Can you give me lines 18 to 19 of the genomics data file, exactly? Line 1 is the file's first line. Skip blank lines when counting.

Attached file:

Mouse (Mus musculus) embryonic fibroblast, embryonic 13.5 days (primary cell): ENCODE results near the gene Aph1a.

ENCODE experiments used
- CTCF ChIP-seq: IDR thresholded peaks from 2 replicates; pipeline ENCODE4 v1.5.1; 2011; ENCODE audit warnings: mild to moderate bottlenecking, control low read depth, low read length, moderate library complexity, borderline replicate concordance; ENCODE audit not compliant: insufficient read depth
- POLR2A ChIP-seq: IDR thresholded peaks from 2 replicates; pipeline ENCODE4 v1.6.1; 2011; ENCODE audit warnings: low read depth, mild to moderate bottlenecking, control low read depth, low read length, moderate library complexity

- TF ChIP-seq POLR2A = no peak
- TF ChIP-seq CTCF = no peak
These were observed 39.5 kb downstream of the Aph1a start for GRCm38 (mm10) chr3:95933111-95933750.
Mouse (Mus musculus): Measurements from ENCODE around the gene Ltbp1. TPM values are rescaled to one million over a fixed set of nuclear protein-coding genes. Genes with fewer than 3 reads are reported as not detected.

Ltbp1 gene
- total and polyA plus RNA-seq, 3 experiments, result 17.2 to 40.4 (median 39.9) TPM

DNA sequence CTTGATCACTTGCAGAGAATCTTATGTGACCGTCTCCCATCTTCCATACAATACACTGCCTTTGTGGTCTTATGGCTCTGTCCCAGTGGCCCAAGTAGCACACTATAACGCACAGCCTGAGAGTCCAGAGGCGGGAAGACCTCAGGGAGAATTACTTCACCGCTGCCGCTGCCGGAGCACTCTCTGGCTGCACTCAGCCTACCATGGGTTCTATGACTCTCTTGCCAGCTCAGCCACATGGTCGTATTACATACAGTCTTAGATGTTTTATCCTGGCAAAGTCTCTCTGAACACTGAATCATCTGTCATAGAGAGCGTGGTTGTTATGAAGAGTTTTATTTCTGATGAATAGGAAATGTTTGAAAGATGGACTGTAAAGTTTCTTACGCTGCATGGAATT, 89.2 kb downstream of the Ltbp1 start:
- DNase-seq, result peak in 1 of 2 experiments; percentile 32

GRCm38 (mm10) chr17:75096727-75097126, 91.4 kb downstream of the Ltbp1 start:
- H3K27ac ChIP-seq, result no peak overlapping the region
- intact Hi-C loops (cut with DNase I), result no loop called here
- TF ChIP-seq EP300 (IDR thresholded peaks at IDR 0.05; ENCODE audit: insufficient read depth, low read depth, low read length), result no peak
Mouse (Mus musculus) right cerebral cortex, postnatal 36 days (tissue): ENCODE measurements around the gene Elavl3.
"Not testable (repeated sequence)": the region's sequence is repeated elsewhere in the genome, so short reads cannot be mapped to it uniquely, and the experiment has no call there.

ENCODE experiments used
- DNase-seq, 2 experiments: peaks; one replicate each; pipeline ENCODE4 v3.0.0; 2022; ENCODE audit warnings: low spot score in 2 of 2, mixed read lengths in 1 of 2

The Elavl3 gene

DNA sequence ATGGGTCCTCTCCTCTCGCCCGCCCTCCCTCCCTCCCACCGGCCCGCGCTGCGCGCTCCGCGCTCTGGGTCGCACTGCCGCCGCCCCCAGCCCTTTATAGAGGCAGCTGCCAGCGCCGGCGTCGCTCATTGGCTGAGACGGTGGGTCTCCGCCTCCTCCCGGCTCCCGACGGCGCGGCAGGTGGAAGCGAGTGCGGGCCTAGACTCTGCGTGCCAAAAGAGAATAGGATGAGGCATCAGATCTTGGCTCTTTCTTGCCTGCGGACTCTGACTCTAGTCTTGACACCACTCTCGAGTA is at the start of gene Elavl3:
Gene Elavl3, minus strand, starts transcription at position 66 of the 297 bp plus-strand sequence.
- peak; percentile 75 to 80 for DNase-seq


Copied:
"Not testable (repeated sequence)": the region's sequence is repeated elsewhere in the genome, so short reads cannot be mapped to it uniquely, and the experiment has no call there.

ENCODE experiments used